Both this year and last year, Moffat has crafted personal little tales about individuals in need to help. And not just sonic screwdriver help, but emotional help. The Doctor doesn't just save them from peril, but helps them become better people. The Earth being in danger is played out in science fiction, leaving the threat hollow, especially for a show like Doctor Who. But for the past few years it wasn't the Earth on the line, but instead the soul of a grumpy old man or the strength of a wounded mother. By focusing on real people instead of abstract threats of doomsday weapons, Moffat has allowed for real emotion to seep into the series. We are no longer told to follow our imagination and go on adventure, we are instead wrapped up in it.

Sidebar: Imagine if Terry Gilliam ever got his hands on Doctor Who? It would be awesome.

Davies used Doctor Who to play off our fears as children of monsters in our closet. But we needn't worry, because David Tennant will than show up in his blue box and save us all. Moffat instead humanizes those monsters. It's really quite funny, the past few series have been the darkest Who has been, but it still carries with it this childlike wonderment that you can't force or fake. Between Moffat's writing and Smith's acting, we have a Doctor that is both relatable and alien. The show is really a strange amalgam of themes but oddly it works brilliantly. Doctor Who could never gestate anywhere else but England. If Doctor Who was developed in America it could of never grown into its weirdness (for other weird but charming British shows, just check out Mighty Boosh), it would of instead compromised itself and been cancelled after a season. But instead we have a completely charming series that I enjoy watching. So, while I started watching with Tennant, I have no problem saying that Smith is my Doctor. He does a damn fine job.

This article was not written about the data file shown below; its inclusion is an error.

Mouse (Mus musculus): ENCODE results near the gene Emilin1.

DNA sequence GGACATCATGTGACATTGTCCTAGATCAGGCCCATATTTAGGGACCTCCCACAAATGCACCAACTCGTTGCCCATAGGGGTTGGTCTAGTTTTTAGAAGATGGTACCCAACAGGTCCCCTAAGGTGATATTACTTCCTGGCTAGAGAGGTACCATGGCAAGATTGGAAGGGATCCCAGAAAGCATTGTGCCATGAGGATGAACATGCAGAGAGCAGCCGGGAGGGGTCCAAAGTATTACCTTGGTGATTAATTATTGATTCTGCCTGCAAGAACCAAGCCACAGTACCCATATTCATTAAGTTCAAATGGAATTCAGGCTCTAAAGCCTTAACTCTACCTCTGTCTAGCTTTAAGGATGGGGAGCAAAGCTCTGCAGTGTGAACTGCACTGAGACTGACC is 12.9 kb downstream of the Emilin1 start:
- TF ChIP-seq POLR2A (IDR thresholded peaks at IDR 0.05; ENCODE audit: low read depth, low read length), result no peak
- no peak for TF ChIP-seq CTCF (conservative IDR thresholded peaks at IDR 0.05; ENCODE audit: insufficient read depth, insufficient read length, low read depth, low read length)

Ignore the giant eyeball and just listen to the speech.

Friday, November 18, 2011

Quadrophenia: The greatest album ever made

Don Woods (Mr. Jim): One of my favorite party tricks involves my friend Tom. You see, I become a bit out of depth when the subject of music comes up in party conversation. As I've admitted before, I've always appreciated music but to call myself a music-person would seem obscene to those that make it their life. But during these conversations I try and steer the direction of discussion to great albums. I state my case as to the best album of all time, get met with disbelief, and instantly grab a random member of the party to back me up. Grabbing my friend Tom (he is tall, you can't miss him in a room), we immediately babble on about the greatest album of all time: Quadrophenia. Then me and Tom get wrapped up talking about The Who and forget there is a party around us. With last week's re-release of Quadrophenia, it seemed a good time to finally talk about it on here.